"That went really [well]," Cain said. "I've been trying to think a lot lately about trying to get in the right rhythm, trying to get everything in the same groove, and then it all kind of worked out."
By unofficial count, Cain threw 20 pitches -- 10 fewer than the Giants prescribed for him, which reflected his command.
"That was enough, with the intensity of going out there, throwing in the bullpen, having to get up, down, up and down," he said.
Cain used his entire repertoire of deliveries -- fastballs, curveballs, changeups and sliders -- while tapping the "extra competitive adrenaline" he derived from opposing the Giants' longtime rivals. He welcomed confronting a Dodgers lineup filled with projected regulars.
"I want to go out there and compete and throw against those guys," he said. "We're going to see them a ton, obviously."
Cain's velocity topped out at 92 mph, a slight decrease from his peak level. But regaining form is what the rest of Spring Training is about.
Posey was encouraged by what he saw from Cain.
"I thought he looked great," Posey said. "... Everything seemed very smooth and rhythmic and effortless."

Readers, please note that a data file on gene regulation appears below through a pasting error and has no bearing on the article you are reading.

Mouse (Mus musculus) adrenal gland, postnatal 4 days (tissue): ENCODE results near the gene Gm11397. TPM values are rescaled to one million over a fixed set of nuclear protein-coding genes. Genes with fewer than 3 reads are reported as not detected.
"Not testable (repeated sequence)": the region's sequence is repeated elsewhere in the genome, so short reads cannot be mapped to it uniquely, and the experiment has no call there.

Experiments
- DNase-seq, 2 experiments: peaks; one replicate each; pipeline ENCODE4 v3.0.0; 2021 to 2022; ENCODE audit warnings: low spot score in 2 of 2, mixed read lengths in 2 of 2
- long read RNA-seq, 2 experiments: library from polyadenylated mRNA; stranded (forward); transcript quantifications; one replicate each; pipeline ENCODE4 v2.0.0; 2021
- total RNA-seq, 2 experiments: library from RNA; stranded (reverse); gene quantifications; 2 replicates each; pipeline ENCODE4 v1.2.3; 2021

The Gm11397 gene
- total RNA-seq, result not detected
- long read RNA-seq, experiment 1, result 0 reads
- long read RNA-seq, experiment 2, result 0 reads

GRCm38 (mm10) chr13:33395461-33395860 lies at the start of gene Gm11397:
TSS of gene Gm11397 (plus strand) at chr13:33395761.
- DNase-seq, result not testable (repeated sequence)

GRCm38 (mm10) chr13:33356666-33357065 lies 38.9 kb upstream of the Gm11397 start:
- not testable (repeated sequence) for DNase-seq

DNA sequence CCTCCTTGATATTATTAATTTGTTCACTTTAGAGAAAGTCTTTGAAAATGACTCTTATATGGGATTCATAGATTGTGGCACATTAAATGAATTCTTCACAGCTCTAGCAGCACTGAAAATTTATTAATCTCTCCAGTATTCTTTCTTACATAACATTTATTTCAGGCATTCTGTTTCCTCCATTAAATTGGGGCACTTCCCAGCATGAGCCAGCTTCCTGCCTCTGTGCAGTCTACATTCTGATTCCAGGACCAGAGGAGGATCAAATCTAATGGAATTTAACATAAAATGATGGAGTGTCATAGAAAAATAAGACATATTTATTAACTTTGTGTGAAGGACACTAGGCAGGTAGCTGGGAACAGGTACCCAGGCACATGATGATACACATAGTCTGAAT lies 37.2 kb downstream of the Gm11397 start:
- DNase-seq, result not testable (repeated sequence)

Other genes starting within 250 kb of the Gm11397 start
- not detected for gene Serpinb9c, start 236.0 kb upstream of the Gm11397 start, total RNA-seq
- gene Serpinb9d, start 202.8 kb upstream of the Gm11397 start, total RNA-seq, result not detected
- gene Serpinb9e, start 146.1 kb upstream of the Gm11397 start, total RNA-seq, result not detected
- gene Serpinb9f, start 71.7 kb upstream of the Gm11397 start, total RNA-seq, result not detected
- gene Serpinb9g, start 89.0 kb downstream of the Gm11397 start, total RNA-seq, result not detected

Dodgers shortstop Jimmy Rollins, who flied out to center field to open the game, was suitably impressed by Cain.
"He looked pretty good. He had depth on the changeup, which he has when he's going good. I got a 1-1 changeup, it was pretty good. The ball is coming out easily. Doesn't seem like he's struggling to get it up there. I'm sure they're happy about that."
Cain's true challenge will unfold during the regular season, as he strives to meet the standard he set for himself as a three-time All-Star and erstwhile staff ace. As usual, he hopes to be effective and durable enough to record at least 200 innings, which always has been a personal benchmark.
"I feel like I've underperformed the past couple of years," Cain said, repeating a comment he issued last month at FanFest.
Cain felt no discomfort in his right ankle, which also required surgery in September. As for his elbow, he indicated that he might temper the intensity of his throws when he plays catch between outings.
"I don't want to waste them," he said.